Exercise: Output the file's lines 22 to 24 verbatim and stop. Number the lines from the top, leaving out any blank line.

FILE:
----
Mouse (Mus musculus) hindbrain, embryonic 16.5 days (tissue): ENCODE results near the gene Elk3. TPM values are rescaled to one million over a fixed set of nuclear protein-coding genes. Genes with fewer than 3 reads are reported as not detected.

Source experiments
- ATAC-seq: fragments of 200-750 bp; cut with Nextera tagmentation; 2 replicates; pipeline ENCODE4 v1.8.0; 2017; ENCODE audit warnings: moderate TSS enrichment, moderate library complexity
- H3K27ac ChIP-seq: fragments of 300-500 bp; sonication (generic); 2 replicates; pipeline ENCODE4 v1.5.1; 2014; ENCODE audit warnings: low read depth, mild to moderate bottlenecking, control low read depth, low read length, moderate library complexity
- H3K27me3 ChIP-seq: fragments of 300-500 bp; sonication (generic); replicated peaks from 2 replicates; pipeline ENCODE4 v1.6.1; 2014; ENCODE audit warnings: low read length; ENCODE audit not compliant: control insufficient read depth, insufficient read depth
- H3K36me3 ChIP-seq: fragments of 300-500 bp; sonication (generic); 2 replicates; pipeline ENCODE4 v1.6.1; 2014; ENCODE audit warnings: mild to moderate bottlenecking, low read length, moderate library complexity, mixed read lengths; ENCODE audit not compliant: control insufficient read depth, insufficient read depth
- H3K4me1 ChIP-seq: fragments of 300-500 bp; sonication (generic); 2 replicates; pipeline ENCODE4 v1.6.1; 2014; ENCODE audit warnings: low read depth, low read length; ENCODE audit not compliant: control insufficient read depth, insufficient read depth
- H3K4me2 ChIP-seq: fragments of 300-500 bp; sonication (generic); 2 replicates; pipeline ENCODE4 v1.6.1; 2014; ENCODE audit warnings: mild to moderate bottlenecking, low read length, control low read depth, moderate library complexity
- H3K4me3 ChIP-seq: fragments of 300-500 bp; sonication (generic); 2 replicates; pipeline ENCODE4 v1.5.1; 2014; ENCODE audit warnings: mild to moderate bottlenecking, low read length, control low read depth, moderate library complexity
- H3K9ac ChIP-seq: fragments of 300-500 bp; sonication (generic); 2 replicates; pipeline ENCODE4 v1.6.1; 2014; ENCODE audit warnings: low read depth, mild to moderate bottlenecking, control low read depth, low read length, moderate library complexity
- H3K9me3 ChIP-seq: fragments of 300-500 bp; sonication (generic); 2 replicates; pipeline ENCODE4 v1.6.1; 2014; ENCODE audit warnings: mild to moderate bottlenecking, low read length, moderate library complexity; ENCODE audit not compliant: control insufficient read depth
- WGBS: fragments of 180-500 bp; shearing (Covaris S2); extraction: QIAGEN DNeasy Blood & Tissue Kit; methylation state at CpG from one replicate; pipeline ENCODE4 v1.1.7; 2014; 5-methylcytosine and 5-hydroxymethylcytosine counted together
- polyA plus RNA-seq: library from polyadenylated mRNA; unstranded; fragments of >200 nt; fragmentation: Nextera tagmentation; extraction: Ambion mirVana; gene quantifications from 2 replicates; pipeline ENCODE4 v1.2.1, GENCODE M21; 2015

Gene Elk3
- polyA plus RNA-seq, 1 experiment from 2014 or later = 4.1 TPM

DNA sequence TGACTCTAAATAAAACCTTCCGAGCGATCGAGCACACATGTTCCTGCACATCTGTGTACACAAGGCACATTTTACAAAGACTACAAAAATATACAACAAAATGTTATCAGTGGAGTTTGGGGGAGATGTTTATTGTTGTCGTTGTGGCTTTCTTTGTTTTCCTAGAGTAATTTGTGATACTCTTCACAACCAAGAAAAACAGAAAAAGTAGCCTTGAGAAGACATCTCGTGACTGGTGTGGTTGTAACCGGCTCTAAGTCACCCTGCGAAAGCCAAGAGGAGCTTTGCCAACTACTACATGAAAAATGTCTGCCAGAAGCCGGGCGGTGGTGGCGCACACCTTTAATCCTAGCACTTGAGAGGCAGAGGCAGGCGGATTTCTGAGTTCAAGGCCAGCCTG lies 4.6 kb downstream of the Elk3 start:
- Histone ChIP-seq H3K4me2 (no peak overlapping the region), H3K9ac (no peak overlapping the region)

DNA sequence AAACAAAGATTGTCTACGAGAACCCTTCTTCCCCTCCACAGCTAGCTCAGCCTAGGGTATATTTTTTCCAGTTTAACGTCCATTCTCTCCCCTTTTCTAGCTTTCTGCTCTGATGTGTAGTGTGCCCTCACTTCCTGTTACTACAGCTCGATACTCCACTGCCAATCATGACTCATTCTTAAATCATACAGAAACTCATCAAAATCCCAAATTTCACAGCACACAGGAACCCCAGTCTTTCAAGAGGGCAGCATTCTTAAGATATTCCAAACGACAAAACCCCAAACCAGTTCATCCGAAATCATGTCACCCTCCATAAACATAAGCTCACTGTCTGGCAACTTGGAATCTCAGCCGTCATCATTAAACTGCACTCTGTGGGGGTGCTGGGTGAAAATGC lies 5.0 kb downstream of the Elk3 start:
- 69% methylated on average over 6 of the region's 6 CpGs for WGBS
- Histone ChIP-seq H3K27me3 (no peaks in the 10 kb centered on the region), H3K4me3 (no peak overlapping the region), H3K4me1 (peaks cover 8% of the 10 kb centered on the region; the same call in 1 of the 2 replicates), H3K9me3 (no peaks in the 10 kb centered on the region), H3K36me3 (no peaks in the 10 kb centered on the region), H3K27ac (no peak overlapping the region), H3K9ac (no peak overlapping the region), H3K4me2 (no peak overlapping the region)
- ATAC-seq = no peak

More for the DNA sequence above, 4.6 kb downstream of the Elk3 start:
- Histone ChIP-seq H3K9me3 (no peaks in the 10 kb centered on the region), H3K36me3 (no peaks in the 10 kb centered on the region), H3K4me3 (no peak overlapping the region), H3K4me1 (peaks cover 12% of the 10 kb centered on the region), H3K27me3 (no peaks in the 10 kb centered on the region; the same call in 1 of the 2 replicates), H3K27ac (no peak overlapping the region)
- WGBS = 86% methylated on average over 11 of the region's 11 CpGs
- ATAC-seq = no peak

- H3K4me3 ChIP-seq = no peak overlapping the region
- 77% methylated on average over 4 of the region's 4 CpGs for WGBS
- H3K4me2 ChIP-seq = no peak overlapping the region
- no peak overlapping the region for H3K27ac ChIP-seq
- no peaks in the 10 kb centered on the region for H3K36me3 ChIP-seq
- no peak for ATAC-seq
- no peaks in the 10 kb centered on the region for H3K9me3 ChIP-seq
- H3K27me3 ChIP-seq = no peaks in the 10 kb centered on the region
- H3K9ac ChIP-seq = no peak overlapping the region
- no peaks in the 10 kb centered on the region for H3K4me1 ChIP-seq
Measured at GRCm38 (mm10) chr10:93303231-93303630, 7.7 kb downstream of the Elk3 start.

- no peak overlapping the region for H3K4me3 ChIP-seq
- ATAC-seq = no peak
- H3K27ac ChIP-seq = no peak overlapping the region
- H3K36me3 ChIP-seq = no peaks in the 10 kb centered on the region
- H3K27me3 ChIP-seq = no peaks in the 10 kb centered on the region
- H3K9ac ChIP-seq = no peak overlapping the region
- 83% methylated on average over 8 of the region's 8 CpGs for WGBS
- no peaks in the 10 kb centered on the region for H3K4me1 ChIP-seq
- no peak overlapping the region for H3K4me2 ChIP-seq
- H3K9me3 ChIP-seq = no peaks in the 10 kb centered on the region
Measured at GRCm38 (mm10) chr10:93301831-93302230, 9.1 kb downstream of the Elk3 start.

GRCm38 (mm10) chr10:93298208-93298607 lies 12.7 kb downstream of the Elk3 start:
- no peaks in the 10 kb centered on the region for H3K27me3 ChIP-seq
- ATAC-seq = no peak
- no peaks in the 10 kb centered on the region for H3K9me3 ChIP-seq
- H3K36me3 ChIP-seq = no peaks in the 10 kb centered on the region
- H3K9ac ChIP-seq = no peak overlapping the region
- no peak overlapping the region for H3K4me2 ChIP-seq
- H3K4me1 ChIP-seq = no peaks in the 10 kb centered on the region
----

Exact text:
More for the DNA sequence above, 4.6 kb downstream of the Elk3 start:
- Histone ChIP-seq H3K9me3 (no peaks in the 10 kb centered on the region), H3K36me3 (no peaks in the 10 kb centered on the region), H3K4me3 (no peak overlapping the region), H3K4me1 (peaks cover 12% of the 10 kb centered on the region), H3K27me3 (no peaks in the 10 kb centered on the region; the same call in 1 of the 2 replicates), H3K27ac (no peak overlapping the region)
- WGBS = 86% methylated on average over 11 of the region's 11 CpGs